Having flown the type in question I can say that your "inviolate rule" is an inappropriate way to fly this particular aircraft except under completely smooth air conditions. It is not speed stable even with the flap in the 35 position. As you get into the lower power settings the TLA varies the propellor pitch and has a marked effect on the overall drag of the aircraft, especially at the standard 1020rpm landing setting.

A few further points:

Generally there are plenty of visual cues to when the airframe is icing up, namely the wiper spigot, under the wiperblade itself, the leading edge and the spinners all show ice up nice and clearly. As has been mentioned, the aircraft has a very good (flashing amber on the ED) attention getting display if ice has been detected by either ice detector and stall reference speed switch has not been selected on. This switch however is not in any way linked to the actual operation of the de-ice/anti-ice system; it reschedules the trigger alpha for stick-shaker and pusher.

The AOM mandates the disconnection of the AP under severe icing conditions to prevent any possibility of inappropriate trimming by the AP.

The de-icing system, though not perfect is very good at least at letting you know when there is a problem with it.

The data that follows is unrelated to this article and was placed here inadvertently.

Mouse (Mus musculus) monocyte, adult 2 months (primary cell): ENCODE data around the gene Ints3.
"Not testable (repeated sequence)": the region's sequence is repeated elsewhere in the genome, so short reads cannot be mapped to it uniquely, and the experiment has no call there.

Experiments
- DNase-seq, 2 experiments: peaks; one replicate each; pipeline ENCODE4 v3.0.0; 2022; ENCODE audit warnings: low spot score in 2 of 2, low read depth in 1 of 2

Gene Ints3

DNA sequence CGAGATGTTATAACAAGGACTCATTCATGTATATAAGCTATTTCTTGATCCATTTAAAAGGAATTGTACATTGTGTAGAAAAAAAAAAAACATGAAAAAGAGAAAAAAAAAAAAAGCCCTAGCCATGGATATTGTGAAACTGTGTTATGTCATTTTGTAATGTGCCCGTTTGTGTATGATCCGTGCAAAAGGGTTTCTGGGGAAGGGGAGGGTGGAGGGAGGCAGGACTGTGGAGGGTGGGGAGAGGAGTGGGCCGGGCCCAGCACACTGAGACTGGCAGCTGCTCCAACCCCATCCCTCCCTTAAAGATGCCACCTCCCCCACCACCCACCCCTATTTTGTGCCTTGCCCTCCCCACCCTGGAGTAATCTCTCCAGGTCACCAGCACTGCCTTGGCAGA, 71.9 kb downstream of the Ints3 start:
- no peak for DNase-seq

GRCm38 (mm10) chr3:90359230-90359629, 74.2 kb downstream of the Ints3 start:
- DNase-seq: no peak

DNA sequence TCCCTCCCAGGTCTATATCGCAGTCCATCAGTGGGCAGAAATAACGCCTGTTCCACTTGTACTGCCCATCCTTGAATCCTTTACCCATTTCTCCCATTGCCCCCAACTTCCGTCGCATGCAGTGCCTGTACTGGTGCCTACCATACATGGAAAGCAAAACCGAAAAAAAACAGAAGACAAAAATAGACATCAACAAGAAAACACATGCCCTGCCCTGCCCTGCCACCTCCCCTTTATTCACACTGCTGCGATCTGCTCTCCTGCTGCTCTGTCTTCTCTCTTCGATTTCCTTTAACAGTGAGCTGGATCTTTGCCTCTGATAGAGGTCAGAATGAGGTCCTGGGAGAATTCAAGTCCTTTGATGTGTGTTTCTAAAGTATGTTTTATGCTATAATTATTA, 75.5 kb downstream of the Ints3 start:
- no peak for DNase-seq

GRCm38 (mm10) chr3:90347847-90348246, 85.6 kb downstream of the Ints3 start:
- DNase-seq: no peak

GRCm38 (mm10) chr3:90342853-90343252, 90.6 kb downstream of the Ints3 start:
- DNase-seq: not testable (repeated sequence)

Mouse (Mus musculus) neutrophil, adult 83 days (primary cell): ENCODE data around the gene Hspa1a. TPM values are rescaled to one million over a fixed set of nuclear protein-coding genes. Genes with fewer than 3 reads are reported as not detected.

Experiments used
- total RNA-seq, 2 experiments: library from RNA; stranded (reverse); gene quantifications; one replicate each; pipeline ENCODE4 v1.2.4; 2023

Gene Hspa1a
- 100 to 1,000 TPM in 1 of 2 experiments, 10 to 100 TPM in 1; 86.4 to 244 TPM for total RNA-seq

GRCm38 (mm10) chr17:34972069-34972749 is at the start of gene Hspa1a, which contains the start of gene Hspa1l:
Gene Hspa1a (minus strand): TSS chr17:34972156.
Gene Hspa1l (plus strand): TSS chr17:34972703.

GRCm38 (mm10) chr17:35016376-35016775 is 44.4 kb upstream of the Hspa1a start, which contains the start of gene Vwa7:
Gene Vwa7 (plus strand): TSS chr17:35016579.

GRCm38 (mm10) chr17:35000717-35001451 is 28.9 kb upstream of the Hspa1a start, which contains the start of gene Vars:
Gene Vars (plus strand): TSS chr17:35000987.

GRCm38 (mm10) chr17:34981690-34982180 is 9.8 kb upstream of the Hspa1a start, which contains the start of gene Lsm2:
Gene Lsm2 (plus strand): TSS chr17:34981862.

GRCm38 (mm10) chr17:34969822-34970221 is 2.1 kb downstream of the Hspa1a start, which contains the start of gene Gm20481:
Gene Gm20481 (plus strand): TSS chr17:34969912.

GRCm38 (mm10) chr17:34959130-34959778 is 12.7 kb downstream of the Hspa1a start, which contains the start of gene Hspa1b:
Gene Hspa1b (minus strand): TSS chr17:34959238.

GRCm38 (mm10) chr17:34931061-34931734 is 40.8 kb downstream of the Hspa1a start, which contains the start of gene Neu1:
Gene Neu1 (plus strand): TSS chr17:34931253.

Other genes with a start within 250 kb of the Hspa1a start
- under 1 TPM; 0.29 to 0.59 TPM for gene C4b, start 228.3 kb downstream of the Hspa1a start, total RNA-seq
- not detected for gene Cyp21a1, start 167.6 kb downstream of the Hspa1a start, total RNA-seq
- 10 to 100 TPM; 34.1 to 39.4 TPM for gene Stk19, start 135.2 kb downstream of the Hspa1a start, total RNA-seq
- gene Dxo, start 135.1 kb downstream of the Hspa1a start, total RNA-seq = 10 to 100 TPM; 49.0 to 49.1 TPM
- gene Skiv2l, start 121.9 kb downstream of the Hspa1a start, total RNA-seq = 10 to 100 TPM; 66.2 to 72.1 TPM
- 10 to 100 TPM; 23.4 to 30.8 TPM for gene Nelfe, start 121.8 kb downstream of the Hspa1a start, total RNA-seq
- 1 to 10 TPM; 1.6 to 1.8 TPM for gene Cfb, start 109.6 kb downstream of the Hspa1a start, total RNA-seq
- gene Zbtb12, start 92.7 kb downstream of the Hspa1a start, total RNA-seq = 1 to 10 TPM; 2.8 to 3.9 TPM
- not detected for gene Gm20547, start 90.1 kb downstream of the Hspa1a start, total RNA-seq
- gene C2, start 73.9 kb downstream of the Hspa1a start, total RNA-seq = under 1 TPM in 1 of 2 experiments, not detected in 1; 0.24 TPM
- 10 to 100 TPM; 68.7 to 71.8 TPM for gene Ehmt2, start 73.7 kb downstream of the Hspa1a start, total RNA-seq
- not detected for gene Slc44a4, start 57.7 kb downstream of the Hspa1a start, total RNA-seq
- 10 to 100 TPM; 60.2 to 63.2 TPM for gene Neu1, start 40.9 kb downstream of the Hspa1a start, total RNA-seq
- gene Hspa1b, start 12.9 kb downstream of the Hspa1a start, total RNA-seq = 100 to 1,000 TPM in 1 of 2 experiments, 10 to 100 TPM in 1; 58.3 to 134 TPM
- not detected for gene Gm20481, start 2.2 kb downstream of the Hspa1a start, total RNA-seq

sr
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Old 13th Feb 2009, 21:14
  #104 (permalink)  
 
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NTSB live press briefing going on now...
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Old 13th Feb 2009, 21:21
  #105 (permalink)  
 
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NTSB reports excellent data on data and cvr. The gear had been lowered a minute before the data ended, and as it began large excursions, attempts were made to raise the gear and retract flaps 15.
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Old 13th Feb 2009, 21:23
  #106 (permalink)  
 
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NTSB reports (from initial FDR and CVR readout) that plane was at FL160 and requested descent to FL120 to clear haze. ATC cleared them to FL110. Pilots discussed significant ice buildup on the wings and windshield. Aircraft deice was selected just prior to these comments.